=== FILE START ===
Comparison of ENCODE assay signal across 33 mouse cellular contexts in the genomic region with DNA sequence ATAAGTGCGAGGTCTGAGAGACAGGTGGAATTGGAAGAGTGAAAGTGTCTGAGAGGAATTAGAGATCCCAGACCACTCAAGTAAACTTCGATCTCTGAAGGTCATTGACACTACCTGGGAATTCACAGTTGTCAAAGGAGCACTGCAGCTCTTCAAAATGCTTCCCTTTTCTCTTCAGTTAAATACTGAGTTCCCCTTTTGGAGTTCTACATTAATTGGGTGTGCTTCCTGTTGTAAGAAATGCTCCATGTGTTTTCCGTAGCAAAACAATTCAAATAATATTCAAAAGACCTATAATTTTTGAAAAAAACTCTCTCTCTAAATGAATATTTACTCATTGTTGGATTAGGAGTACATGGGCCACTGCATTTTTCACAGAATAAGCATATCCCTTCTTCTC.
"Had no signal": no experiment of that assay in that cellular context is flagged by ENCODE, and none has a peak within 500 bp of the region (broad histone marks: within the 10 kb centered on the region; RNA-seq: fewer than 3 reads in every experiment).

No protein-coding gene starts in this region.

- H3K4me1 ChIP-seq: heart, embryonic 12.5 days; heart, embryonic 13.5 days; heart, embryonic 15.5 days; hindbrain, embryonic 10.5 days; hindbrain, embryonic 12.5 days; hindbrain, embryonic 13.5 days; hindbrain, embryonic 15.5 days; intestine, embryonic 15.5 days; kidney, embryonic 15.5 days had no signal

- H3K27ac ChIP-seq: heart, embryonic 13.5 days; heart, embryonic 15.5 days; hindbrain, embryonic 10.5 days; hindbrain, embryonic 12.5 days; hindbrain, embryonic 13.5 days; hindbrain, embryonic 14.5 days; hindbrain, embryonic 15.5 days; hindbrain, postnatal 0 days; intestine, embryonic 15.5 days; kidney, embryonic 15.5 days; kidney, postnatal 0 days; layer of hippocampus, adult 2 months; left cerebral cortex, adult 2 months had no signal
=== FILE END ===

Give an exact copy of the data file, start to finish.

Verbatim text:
Comparison of ENCODE assay signal across 33 mouse cellular contexts in the genomic region with DNA sequence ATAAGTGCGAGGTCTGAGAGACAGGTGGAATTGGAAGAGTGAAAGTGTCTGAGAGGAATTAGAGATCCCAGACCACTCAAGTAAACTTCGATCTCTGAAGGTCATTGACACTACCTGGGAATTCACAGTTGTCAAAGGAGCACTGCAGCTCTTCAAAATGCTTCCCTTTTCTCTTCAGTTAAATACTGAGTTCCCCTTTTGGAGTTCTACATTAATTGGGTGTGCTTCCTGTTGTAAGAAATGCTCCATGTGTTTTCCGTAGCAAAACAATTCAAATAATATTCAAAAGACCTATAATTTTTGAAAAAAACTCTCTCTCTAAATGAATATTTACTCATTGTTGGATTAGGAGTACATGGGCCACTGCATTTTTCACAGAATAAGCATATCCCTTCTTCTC.
"Had no signal": no experiment of that assay in that cellular context is flagged by ENCODE, and none has a peak within 500 bp of the region (broad histone marks: within the 10 kb centered on the region; RNA-seq: fewer than 3 reads in every experiment).

No protein-coding gene starts in this region.

- H3K4me1 ChIP-seq: heart, embryonic 12.5 days; heart, embryonic 13.5 days; heart, embryonic 15.5 days; hindbrain, embryonic 10.5 days; hindbrain, embryonic 12.5 days; hindbrain, embryonic 13.5 days; hindbrain, embryonic 15.5 days; intestine, embryonic 15.5 days; kidney, embryonic 15.5 days had no signal

- H3K27ac ChIP-seq: heart, embryonic 13.5 days; heart, embryonic 15.5 days; hindbrain, embryonic 10.5 days; hindbrain, embryonic 12.5 days; hindbrain, embryonic 13.5 days; hindbrain, embryonic 14.5 days; hindbrain, embryonic 15.5 days; hindbrain, postnatal 0 days; intestine, embryonic 15.5 days; kidney, embryonic 15.5 days; kidney, postnatal 0 days; layer of hippocampus, adult 2 months; left cerebral cortex, adult 2 months had no signal